This Sunday sees the return of The CW’s Batwoman series, albeit with a significant difference: actress Javicia Leslie has joined the series as its new lead, playing brand-new character Ryan Wilder. The addition makes Leslie the first Black woman to portray Batwoman, and the second openly gay actress to star on the series after previous lead Ruby Rose. Ahead of the second season premiere for Batwoman, Leslie sat down with members of the press to answer questions about joining the series, making Batwoman her own, the importance of representation, and much more.
The session kicked off with a question about Leslie’s first impression of Ryan Wilder. She described Ryan as “the opposite of Gotham,” showing a different perspective on the city that viewers usually get from rich and powerful characters like Bruce Wayne. As an actress with a martial arts background, Leslie said that it has helped her to do a lot of her own stunts on the series, and that it gives her a common language to use with the stunt coordinators when blocking an action sequence.
Regarding any pressure she may have felt as a new actor playing a new character joining an existing show, Leslie said she experienced the opposite. “My only job was to really create the world of Ryan,” she said, “to make sure that that felt authentic and grounded.” She said she felt confident in doing that given the solid foundation the series had already established for itself.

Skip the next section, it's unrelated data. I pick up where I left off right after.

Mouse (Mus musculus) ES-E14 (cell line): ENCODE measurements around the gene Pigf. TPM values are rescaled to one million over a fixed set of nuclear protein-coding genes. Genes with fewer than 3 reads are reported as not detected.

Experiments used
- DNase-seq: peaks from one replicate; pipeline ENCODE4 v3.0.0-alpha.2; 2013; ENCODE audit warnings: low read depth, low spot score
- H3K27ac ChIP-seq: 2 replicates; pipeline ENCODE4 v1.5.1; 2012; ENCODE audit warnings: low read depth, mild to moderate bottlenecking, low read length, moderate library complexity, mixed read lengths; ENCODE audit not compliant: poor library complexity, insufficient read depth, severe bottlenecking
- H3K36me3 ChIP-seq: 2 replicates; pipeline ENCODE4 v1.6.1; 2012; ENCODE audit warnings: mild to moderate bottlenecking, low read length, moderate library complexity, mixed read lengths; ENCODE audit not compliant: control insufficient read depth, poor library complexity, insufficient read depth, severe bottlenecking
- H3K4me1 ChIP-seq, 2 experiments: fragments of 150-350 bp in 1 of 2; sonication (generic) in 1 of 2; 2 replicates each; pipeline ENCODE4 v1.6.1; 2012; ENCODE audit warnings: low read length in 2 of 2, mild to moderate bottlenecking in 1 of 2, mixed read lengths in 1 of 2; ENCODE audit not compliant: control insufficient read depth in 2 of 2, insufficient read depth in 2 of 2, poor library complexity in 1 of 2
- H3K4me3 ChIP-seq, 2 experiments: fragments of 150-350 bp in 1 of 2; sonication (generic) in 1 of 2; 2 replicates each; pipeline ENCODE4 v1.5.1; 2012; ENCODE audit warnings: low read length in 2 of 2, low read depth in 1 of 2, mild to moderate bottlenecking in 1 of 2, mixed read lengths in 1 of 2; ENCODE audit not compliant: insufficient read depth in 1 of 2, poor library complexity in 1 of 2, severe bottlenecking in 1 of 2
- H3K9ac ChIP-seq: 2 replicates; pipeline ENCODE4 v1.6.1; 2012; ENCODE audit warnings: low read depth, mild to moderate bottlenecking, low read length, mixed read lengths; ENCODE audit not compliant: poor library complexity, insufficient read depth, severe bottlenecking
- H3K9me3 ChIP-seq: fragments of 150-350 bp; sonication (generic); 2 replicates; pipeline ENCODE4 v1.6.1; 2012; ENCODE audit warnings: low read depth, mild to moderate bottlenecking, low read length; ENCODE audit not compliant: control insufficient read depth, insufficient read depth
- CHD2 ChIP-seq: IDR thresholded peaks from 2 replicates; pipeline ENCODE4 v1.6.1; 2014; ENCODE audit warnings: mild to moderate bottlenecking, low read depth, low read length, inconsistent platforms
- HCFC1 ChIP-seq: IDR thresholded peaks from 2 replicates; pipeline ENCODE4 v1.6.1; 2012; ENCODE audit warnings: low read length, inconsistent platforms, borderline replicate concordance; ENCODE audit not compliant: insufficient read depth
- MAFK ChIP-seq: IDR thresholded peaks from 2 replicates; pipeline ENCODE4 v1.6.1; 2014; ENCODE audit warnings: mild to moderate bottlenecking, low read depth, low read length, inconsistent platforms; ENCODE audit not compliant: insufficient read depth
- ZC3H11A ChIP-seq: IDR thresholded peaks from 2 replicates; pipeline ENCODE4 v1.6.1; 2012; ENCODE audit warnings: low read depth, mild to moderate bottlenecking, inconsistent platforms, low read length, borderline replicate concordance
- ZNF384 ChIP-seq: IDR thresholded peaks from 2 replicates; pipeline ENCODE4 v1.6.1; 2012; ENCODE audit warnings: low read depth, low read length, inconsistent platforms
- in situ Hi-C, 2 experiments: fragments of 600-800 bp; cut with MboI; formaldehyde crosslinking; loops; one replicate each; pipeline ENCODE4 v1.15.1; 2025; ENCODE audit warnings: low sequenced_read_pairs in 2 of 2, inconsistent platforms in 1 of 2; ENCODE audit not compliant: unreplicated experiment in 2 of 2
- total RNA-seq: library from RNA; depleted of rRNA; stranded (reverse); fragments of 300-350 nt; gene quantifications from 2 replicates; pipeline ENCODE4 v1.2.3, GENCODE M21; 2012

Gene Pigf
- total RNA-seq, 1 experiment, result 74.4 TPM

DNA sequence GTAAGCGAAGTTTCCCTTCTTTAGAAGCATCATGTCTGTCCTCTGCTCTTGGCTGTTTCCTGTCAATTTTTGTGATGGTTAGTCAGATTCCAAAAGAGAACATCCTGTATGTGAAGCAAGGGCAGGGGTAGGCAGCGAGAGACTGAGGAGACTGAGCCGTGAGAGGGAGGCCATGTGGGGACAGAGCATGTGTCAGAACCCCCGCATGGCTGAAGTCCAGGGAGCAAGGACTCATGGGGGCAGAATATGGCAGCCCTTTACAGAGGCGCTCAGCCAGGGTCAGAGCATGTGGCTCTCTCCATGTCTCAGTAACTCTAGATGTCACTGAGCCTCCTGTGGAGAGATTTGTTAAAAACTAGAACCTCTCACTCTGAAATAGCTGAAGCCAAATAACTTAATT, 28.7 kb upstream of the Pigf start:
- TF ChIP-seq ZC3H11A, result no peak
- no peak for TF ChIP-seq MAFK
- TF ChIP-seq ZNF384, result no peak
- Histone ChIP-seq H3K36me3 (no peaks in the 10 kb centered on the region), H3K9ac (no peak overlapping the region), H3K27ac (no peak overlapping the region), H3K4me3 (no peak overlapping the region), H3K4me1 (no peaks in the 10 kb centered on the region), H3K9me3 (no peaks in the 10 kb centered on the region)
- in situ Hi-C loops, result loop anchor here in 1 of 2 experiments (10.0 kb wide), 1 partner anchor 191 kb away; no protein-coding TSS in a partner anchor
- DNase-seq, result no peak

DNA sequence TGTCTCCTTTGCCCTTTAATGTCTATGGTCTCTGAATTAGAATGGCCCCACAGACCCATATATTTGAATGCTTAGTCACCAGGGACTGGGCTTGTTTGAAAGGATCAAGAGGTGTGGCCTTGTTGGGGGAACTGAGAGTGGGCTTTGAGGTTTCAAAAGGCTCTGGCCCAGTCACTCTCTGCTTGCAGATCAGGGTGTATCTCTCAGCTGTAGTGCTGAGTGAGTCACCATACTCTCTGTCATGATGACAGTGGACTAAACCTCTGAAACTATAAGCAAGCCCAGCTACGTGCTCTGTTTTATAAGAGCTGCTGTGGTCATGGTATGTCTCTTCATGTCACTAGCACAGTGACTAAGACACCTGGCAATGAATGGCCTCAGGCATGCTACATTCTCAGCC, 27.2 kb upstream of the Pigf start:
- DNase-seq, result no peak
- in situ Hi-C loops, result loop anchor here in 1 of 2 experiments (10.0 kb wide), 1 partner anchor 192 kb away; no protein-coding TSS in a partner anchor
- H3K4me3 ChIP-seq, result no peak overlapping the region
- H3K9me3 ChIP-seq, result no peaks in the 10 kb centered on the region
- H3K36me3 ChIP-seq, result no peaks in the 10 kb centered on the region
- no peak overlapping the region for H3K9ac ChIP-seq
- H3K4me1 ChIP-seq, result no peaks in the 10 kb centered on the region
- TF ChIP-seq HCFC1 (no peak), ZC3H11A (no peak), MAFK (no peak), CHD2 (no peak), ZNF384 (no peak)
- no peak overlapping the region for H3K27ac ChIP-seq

On the importance of Ryan’s sexuality, Leslie likened the introduction of Ryan, even before Leslie was cast, as an out lesbian to Leslie’s own description upon her casting as “the first Black Batwoman.” The actress acknowledged the role that those titles play in media, and that it highlights the importance of representation in all corners of media. “We’re reducing our representation, but it doesn’t change the population of who is a part of that community,” she said, “So that’s why it’s necessary to say it. That’s why it’s necessary to find some kind of way that finally people of that community can identify with superheroes.” Leslie said that Ryan Wilder’s sexuality is “not talked about, it exists, which is reality.” Whereas Kate Kane had a coming out story during the show’s first season, Leslie said Ryan is past that phase of her life, particularly given the character’s background as an orphan and a foster child.